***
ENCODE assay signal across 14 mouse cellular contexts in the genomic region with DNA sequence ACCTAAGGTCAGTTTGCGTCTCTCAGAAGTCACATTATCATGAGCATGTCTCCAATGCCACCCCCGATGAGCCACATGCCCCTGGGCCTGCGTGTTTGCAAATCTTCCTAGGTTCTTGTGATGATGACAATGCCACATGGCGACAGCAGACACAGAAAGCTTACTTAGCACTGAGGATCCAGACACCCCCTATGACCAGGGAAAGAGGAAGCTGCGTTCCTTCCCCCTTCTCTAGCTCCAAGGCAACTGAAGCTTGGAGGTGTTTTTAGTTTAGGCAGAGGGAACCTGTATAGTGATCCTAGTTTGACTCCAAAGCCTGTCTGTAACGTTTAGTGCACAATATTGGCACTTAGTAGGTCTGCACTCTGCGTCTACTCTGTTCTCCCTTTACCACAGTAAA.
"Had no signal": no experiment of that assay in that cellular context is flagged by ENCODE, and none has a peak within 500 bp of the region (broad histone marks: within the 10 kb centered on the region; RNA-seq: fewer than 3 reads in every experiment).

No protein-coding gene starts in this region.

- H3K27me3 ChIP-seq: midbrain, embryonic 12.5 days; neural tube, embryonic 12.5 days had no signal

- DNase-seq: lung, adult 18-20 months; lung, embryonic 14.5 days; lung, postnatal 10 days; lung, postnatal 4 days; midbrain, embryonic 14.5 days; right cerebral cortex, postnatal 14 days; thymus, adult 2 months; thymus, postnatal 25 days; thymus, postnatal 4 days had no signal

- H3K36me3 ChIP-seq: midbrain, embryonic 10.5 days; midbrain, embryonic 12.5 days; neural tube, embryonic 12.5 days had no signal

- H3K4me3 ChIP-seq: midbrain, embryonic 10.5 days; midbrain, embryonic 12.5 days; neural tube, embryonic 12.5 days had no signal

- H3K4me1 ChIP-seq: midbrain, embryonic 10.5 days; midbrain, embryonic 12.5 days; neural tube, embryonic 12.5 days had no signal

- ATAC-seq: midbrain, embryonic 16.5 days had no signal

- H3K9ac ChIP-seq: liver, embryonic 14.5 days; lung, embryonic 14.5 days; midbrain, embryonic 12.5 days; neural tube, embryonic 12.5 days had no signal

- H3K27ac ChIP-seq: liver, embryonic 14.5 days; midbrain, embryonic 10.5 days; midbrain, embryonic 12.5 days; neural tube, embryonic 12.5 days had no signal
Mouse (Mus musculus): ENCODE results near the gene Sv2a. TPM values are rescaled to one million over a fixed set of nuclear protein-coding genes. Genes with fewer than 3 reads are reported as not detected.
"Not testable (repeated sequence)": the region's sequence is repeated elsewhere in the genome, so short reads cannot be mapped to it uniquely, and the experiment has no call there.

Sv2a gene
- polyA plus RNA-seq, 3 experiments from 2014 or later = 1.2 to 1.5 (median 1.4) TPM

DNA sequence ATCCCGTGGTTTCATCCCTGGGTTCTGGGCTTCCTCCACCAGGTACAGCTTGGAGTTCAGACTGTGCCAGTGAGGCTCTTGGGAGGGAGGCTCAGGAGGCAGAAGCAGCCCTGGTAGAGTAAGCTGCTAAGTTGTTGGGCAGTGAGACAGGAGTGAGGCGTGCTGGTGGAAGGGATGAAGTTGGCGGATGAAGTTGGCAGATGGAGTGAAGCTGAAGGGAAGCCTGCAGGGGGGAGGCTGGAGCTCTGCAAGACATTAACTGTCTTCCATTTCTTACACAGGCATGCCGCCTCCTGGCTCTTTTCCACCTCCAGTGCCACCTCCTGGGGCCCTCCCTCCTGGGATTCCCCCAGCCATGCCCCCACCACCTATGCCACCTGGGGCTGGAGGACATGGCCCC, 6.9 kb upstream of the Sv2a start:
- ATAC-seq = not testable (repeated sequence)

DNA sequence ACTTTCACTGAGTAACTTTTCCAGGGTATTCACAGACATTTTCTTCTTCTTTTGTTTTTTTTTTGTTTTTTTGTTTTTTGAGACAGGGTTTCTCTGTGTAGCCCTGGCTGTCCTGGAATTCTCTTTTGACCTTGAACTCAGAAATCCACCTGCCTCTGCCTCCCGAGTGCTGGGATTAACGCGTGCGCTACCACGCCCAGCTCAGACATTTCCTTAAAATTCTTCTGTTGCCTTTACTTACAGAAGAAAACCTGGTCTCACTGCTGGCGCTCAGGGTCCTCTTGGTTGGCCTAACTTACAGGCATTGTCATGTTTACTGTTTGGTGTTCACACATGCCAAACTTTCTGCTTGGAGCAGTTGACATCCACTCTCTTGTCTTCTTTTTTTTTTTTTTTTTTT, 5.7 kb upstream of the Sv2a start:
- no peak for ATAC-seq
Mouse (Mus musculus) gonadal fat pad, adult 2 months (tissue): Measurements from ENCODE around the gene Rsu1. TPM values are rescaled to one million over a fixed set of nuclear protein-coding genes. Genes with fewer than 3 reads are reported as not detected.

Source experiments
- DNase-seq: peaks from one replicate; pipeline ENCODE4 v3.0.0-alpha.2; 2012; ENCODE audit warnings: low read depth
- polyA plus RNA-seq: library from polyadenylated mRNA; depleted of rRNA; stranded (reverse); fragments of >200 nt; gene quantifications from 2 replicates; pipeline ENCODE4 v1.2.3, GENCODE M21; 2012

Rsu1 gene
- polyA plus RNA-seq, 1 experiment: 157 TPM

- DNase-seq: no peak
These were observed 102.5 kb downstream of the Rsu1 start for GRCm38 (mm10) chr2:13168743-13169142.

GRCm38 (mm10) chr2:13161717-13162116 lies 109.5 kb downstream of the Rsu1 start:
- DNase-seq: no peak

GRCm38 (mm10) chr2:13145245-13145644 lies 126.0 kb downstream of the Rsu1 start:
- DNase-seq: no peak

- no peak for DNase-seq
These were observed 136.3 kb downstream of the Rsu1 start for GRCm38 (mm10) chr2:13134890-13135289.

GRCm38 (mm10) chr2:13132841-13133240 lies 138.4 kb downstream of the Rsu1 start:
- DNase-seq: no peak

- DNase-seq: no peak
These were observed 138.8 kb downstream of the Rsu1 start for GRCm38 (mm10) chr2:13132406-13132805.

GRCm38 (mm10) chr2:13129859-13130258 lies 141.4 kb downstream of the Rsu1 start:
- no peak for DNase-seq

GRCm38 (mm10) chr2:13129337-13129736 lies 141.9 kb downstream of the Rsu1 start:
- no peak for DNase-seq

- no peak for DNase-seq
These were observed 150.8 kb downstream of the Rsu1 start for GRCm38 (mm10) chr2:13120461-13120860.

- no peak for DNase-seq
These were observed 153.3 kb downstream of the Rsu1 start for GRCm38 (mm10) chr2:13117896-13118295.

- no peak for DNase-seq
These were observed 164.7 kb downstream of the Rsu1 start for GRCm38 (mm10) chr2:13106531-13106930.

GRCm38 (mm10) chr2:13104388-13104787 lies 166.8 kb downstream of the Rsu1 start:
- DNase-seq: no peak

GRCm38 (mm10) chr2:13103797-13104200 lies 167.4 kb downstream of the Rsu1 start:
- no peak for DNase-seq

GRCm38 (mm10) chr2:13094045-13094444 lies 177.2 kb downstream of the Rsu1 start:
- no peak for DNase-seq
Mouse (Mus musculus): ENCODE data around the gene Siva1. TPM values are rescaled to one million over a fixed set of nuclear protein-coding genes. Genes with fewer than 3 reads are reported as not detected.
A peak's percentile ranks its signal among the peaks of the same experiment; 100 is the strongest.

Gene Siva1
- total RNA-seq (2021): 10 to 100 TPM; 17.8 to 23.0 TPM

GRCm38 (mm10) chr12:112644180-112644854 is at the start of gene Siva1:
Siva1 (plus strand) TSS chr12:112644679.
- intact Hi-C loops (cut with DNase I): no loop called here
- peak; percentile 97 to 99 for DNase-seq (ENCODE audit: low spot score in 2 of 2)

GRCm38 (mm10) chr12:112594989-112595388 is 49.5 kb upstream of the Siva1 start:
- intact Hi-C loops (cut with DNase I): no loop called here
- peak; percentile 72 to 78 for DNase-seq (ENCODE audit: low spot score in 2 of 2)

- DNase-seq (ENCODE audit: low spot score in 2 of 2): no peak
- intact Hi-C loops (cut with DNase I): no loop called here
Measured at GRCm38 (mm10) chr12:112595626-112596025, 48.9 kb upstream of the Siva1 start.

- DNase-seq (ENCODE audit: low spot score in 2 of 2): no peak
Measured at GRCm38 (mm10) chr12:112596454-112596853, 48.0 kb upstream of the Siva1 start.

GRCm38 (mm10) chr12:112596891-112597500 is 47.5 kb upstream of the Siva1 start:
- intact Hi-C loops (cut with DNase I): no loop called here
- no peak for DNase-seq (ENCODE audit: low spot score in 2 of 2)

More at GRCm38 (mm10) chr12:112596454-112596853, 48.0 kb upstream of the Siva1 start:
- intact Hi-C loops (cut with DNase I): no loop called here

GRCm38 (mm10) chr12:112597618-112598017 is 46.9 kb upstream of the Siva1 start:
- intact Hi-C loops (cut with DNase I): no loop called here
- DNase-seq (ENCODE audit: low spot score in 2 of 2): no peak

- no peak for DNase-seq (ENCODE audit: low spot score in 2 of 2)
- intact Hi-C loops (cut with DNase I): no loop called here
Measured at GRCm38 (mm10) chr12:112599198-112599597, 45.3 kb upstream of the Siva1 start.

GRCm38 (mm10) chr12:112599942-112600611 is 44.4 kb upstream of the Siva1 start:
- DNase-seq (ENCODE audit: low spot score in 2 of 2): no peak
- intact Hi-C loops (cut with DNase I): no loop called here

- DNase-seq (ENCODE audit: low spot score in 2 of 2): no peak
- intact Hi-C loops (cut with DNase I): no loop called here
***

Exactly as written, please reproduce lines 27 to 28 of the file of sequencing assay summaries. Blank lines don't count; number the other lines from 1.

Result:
These were observed 102.5 kb downstream of the Rsu1 start for GRCm38 (mm10) chr2:13168743-13169142.

GRCm38 (mm10) chr2:13161717-13162116 lies 109.5 kb downstream of the Rsu1 start: